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Transcript
[PartsOfSpeech.pptx]
THE FOUNDATION FOR ALL OF OUR
WRITING AND SPEAKING IN ENGLISH
Major Parts of Speech
1.
2.
3.
4.
5.
6.
7.
8.
noun,
pronoun,
adjective,
verb,
adverb,
preposition,
conjunction, and
interjection.
NOUNS
Refer to people, places, things, including
intangible or abstract things.
Sally doesn’t use an iPhone.
Jared doesn’t eat subs.
The Earth is not the center of the universe.
PRONOUNS
Pronouns are words that replace nouns: I, me,
she, we, they, who, that, yours, his, her, it.
Pronouns need antecedents
(a noun mentioned already).
The ocean was so warm I swam in it.
ADJECTIVES
Adjectives are descriptive words that add detail
to a sentence. They describe nouns.
They can give important or necessary
information (e.g., Please hand me the blue
paper), or
they can just make the sentence more
interesting (e.g. A frigid wind blew around the
icy town).
More
VERBS
Action words or being words.
Verbs tell you what the subject of the sentence
is up to.
He ran into the wall.
She buys new shoes.
I am crazy.
PREPOSITIONS
Prepositions are little words that tell where or
when (among other things) something is.
The monkey is on his back.
The glue is behind the board.
The dreamcatcher is above the bed.
CONJUNCTIONS
Conjunctions are words like and, but, and or
that connect concepts, clauses, or parts of
sentences.
I wanted to meet her there on time, but I got
stuck in traffic.
You can’t wear socks and sandals.
INTERJECTIONS
Words like wow and yay.
Sounds we make to convey extreme emotion or to create emphasis
when we’re talking, sometimes when we can’t think of a good way to
express ourselves.
The problem with interjections is that they require a great deal of
context to be understood.
For instance, hey can mean hello, or that’s great, or stop doing that.
Hey! How’s it going?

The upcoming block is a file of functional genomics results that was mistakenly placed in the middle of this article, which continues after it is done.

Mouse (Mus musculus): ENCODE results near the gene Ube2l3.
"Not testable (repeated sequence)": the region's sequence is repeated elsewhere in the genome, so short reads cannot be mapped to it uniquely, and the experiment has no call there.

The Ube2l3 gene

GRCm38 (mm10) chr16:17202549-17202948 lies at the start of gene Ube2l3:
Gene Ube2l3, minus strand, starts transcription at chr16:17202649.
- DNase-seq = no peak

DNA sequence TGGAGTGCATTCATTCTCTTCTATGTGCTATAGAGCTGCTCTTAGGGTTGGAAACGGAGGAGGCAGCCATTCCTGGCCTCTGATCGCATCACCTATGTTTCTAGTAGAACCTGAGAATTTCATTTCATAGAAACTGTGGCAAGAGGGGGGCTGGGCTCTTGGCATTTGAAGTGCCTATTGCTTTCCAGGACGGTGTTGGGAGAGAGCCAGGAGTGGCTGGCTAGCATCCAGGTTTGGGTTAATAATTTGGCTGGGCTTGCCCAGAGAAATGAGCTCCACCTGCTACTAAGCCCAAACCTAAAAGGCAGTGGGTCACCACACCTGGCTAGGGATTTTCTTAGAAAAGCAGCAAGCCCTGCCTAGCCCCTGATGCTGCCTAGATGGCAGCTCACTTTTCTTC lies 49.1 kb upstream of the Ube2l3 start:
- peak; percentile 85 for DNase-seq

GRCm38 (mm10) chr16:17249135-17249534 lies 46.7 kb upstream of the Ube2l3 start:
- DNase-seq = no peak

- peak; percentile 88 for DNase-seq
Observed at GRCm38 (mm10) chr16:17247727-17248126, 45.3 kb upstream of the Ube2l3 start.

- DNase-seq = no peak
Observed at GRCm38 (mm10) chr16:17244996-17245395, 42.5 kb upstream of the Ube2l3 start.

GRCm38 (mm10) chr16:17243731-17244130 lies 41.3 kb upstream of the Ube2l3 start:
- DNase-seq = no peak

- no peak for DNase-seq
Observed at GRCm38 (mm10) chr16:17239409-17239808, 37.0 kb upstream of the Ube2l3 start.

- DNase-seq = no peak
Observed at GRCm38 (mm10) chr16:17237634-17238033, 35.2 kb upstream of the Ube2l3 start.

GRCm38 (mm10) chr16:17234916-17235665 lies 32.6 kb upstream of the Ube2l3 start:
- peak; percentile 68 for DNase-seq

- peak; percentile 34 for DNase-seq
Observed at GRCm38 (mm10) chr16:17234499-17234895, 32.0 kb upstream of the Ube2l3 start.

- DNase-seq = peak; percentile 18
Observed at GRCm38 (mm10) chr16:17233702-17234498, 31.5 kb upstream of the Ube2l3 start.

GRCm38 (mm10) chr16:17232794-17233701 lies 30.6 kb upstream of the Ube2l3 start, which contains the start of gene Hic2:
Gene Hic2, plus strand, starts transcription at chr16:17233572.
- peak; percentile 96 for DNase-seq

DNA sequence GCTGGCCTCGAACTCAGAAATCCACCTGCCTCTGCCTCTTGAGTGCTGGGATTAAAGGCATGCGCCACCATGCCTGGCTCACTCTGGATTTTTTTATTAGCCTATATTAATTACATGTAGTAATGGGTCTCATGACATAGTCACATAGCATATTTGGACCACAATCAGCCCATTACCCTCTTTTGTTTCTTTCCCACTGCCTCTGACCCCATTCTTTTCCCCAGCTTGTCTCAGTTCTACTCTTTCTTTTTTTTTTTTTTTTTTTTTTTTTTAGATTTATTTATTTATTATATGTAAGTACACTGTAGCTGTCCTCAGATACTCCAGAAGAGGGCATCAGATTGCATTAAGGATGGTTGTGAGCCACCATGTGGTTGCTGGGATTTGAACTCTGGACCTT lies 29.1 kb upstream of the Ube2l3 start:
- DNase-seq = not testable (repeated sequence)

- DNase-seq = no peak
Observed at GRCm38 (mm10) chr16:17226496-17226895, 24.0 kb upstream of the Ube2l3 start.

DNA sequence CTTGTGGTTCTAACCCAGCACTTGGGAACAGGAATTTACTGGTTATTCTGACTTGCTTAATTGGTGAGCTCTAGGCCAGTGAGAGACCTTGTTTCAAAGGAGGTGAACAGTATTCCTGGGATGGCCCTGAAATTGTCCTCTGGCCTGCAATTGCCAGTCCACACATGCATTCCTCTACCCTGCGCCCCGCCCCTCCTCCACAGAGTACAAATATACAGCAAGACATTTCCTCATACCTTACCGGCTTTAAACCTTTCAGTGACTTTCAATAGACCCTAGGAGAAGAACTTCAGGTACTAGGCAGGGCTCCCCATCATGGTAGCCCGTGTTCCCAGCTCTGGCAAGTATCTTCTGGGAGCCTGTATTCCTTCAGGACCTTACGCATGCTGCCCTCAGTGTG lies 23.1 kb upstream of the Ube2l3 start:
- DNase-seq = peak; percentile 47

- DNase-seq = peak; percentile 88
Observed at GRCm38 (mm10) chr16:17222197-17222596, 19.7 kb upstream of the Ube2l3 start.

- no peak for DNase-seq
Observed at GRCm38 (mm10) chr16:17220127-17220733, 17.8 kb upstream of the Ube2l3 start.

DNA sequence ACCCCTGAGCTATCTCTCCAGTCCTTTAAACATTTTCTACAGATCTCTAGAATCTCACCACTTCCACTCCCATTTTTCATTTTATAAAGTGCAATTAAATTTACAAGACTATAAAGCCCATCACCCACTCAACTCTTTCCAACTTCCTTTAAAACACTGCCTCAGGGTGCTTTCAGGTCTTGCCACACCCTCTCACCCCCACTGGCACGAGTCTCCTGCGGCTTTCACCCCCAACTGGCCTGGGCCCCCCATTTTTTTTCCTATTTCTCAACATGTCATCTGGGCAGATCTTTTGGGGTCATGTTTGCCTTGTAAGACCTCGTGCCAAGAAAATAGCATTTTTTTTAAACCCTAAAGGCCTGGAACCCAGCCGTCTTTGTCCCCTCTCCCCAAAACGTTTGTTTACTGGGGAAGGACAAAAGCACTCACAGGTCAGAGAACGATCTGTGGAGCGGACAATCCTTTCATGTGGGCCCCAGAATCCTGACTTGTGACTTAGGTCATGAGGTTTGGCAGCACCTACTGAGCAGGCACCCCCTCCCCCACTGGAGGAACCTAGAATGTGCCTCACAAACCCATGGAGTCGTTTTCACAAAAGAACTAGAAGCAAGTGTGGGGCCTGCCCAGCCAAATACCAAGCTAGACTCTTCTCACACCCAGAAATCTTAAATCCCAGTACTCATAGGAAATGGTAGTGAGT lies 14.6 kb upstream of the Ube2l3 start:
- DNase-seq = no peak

Wow! Those fireworks are impressive.
Yay! I passed calculus!
VERB TENSES
Past, present, and future tenses.
The past is used to describe things that have
already happened (e.g., earlier in the day,
yesterday, last week, three years ago).
The present tense is used to describe things that
are happening right now, or things that are
continuous.
The future tense describes things that have yet to
happen (e.g., later, tomorrow, next week, next
year, three years from now).
TENSES (CONTINUED)
Past Pefect
I had lived there before I left.
Past tense
I lived here when I was ten.
Present tense
I live here now.
Future tense
I will live there when I am retired.
SUBJECT-VERB AGREEMENT
Singular subjects take singular verbs and plural
subjects take plural verbs.
(In this example, the subject is in bold and the
verbs are italicized.)
My brother is a doctor. My parents are yoga
teachers.
PRONOUN-ANTECEDENT AGREEMENT
When a pronoun replaces a noun, the noun is called an
antecedent.
On Michael’s first day of work, he was a little nervous.
Michael is the antecedent and he is the pronoun.
The antecedent doesn’t have to go before the pronoun, but
in longer sentences it can be confusing to introduce the
pronoun before the antecedent.
On his first day of work, Michael was a little nervous.